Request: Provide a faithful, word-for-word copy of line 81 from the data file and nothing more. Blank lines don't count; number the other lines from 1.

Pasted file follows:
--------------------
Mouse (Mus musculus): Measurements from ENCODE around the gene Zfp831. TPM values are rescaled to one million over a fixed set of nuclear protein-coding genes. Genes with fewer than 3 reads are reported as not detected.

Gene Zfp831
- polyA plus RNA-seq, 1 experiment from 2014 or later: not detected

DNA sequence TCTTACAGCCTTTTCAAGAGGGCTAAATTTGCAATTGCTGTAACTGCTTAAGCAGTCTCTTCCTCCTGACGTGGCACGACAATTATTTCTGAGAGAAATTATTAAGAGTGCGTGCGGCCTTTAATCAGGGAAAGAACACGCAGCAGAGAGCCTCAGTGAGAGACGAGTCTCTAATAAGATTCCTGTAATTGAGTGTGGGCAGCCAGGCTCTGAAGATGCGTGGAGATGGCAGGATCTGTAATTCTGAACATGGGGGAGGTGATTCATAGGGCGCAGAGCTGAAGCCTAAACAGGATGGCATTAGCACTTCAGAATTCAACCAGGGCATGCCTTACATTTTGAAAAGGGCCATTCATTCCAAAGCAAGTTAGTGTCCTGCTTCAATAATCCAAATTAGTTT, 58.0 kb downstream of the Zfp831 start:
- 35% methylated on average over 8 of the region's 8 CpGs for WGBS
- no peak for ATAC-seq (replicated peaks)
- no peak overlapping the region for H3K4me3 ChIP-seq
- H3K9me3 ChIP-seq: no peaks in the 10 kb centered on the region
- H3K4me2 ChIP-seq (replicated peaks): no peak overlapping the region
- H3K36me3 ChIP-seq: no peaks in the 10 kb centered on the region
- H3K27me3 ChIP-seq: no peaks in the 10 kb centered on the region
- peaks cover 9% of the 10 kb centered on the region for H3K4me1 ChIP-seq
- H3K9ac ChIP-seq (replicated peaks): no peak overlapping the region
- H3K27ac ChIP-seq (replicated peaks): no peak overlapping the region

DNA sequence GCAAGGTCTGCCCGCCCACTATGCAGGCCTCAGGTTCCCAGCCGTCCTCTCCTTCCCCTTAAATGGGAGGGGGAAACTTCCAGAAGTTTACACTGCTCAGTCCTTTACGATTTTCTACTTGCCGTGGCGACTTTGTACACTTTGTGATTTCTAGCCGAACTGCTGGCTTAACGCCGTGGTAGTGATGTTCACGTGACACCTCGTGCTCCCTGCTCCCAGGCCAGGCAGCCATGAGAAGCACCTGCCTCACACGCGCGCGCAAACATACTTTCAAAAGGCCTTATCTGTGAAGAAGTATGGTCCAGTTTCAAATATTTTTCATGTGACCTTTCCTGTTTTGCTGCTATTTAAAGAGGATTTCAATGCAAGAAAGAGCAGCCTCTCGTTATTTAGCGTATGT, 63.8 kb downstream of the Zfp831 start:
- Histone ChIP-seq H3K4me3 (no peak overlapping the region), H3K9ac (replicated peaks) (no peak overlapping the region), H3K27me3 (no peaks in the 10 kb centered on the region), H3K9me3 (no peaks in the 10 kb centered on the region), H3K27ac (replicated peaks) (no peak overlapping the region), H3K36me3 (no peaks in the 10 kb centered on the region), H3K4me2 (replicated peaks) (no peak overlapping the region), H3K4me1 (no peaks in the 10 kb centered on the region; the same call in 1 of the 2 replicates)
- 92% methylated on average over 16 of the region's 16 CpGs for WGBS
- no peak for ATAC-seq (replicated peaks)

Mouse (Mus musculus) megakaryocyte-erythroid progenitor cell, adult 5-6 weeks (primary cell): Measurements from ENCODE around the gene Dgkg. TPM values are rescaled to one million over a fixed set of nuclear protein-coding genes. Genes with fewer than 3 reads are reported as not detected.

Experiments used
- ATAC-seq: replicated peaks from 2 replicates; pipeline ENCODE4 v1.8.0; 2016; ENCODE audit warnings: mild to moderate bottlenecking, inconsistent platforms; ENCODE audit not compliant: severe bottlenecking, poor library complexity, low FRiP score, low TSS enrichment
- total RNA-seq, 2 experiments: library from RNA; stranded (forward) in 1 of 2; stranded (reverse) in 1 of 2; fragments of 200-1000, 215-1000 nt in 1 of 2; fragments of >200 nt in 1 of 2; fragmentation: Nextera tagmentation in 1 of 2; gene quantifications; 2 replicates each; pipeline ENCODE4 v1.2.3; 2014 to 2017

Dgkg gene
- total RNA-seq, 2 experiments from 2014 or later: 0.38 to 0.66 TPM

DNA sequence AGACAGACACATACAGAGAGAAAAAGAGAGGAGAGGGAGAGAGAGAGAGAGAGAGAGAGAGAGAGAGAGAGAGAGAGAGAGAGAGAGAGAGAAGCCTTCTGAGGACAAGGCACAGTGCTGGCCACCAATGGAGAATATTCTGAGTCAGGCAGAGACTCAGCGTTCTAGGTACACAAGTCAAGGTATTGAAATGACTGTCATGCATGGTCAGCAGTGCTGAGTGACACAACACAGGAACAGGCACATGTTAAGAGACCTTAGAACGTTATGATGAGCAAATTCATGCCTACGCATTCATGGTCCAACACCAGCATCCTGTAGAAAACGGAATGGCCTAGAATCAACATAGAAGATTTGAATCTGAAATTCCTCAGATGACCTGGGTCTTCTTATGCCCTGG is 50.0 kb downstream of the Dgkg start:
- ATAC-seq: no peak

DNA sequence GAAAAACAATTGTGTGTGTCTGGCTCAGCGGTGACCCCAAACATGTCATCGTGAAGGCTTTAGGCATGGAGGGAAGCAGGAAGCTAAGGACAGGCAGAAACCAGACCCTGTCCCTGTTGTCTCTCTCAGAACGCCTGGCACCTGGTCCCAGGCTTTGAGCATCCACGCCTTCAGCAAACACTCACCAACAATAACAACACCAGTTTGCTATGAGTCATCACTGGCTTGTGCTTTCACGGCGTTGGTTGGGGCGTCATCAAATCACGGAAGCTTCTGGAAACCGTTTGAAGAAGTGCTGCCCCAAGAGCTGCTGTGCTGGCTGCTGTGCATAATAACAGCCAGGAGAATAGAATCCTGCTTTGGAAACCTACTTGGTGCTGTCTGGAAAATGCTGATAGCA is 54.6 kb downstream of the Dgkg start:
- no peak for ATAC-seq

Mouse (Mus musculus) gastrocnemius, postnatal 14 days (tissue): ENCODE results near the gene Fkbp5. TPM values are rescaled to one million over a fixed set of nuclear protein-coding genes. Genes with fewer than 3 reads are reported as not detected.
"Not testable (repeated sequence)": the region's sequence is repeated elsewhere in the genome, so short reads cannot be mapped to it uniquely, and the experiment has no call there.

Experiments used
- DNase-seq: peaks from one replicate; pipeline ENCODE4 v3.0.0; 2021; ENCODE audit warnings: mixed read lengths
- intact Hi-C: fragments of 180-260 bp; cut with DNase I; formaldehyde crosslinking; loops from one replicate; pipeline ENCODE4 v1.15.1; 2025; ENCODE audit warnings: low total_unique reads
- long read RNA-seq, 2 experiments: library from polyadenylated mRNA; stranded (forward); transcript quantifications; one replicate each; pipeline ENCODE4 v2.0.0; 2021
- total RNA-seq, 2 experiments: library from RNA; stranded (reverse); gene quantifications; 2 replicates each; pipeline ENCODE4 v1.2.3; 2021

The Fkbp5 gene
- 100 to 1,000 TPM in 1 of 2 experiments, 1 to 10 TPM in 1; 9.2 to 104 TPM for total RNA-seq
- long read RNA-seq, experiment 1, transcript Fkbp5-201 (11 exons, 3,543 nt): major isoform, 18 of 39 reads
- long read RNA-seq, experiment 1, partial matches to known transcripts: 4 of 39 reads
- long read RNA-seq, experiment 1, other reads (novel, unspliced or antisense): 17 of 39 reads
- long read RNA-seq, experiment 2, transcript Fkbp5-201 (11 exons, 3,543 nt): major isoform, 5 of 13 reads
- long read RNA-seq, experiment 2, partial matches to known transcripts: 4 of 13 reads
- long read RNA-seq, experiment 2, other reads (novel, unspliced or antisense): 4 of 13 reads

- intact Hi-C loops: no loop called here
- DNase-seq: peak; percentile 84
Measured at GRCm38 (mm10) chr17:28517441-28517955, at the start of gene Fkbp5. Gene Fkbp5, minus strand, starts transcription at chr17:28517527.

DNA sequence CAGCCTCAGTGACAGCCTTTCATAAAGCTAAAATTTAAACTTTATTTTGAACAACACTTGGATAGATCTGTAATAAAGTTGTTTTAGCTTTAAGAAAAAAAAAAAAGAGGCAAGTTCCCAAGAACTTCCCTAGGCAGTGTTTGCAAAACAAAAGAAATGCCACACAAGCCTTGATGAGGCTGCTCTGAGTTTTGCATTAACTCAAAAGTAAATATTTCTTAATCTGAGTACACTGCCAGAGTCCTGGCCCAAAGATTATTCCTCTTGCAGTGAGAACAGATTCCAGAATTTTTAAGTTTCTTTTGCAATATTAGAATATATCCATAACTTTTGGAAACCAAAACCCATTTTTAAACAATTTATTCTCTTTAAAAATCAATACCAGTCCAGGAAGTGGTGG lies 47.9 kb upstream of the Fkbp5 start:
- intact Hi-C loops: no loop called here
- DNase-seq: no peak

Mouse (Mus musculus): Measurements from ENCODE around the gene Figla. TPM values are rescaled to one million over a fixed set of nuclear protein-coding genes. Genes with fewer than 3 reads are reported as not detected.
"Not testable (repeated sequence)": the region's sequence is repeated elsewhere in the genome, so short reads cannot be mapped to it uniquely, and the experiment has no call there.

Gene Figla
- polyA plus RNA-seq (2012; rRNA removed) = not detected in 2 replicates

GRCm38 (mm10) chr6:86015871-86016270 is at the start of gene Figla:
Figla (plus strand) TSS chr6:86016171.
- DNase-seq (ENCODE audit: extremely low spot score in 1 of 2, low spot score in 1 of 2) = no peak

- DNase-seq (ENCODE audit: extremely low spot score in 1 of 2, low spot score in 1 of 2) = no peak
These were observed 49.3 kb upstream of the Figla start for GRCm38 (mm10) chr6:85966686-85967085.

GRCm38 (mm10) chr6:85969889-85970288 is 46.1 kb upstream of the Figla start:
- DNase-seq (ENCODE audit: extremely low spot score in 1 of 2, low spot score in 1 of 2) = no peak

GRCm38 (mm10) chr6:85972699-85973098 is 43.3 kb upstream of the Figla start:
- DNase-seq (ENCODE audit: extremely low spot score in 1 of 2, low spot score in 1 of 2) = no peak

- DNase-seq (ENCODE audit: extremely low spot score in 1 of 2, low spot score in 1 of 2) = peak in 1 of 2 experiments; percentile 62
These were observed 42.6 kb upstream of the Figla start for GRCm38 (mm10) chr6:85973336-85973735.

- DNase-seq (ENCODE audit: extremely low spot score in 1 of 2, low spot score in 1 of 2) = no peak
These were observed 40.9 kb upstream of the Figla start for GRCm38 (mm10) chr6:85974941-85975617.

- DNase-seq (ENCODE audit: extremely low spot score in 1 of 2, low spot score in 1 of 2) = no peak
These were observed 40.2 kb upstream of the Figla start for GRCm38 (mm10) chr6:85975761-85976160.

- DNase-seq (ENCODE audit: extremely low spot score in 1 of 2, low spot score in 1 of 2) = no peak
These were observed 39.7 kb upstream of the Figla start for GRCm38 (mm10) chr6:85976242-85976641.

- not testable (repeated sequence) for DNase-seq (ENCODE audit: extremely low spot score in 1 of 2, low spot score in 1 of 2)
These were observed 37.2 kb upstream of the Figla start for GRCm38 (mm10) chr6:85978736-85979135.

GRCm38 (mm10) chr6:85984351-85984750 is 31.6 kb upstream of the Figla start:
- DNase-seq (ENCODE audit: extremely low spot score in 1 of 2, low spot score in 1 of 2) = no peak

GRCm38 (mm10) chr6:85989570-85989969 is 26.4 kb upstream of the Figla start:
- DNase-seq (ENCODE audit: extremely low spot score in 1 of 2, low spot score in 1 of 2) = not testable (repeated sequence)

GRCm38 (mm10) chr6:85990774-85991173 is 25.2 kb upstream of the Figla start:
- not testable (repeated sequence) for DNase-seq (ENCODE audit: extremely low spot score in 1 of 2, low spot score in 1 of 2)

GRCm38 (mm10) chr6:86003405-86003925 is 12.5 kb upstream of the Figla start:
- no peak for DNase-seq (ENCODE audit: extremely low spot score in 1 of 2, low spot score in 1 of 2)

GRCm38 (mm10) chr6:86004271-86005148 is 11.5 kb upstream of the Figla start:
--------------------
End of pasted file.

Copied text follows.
GRCm38 (mm10) chr6:86004271-86005148 is 11.5 kb upstream of the Figla start: